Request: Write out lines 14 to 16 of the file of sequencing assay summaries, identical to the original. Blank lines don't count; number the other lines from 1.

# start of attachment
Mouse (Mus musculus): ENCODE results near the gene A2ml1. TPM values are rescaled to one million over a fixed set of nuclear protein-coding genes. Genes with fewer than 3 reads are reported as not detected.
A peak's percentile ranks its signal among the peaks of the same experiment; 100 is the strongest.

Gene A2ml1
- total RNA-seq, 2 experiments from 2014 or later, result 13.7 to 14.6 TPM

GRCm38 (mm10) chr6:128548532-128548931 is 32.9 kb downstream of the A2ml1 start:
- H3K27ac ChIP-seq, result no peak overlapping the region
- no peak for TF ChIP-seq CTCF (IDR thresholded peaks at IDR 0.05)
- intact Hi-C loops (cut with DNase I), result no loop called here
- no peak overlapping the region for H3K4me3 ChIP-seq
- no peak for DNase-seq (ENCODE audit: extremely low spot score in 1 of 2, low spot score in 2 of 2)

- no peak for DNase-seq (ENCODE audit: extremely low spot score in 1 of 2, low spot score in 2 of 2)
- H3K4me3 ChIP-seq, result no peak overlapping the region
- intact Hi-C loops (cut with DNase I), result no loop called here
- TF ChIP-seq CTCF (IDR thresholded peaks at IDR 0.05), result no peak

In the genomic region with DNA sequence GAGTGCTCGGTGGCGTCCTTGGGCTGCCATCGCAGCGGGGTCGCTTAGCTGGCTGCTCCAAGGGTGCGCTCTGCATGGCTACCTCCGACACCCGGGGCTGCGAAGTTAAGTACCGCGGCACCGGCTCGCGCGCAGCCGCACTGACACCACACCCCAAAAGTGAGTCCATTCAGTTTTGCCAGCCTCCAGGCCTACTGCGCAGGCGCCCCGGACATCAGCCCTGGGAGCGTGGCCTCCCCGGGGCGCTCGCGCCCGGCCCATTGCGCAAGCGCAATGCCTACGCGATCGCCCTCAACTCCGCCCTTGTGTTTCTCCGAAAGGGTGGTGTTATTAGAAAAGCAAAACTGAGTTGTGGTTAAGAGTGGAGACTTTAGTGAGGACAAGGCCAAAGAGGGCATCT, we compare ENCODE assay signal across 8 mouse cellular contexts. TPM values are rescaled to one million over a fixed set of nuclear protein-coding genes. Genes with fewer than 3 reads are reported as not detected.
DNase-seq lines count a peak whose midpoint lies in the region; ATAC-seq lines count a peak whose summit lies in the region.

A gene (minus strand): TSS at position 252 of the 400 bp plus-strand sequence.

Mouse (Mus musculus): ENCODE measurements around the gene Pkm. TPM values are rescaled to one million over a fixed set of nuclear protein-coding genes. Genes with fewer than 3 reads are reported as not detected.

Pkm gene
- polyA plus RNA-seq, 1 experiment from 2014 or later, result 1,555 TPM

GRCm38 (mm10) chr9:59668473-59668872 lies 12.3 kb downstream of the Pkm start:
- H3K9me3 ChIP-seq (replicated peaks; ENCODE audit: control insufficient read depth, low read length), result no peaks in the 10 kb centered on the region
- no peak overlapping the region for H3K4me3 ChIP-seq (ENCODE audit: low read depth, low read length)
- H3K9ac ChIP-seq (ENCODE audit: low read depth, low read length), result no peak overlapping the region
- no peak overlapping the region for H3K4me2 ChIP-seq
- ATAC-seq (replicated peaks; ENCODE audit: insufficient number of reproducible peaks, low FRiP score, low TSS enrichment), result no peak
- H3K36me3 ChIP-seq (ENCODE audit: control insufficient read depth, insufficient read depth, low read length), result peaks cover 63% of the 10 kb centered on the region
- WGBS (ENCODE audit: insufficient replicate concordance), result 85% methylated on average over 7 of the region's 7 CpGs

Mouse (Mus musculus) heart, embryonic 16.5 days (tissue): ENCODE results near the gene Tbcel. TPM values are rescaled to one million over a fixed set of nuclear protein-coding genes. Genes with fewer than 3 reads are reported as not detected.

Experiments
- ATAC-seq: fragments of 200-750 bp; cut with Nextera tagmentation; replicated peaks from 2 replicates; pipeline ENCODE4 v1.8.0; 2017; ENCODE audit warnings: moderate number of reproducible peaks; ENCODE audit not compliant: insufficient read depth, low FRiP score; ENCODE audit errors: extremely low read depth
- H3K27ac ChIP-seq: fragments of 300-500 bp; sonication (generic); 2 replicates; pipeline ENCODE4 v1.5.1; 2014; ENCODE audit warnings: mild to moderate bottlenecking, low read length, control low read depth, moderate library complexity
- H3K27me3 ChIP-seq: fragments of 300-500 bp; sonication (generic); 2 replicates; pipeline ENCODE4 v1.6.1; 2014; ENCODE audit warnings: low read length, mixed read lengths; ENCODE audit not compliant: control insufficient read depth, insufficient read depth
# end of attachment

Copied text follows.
- TF ChIP-seq CTCF (IDR thresholded peaks at IDR 0.05), result no peak

In the genomic region with DNA sequence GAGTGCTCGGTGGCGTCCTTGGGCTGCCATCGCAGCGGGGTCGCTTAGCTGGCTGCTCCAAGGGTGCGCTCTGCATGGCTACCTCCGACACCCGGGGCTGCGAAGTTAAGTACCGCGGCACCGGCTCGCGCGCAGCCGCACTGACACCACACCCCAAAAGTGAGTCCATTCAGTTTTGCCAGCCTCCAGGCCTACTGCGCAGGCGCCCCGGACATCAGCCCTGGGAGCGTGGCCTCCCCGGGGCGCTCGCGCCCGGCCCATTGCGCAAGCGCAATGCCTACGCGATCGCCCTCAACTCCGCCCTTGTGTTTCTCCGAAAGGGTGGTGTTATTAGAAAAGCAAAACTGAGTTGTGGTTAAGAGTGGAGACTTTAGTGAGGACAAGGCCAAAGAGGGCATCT, we compare ENCODE assay signal across 8 mouse cellular contexts. TPM values are rescaled to one million over a fixed set of nuclear protein-coding genes. Genes with fewer than 3 reads are reported as not detected.
DNase-seq lines count a peak whose midpoint lies in the region; ATAC-seq lines count a peak whose summit lies in the region.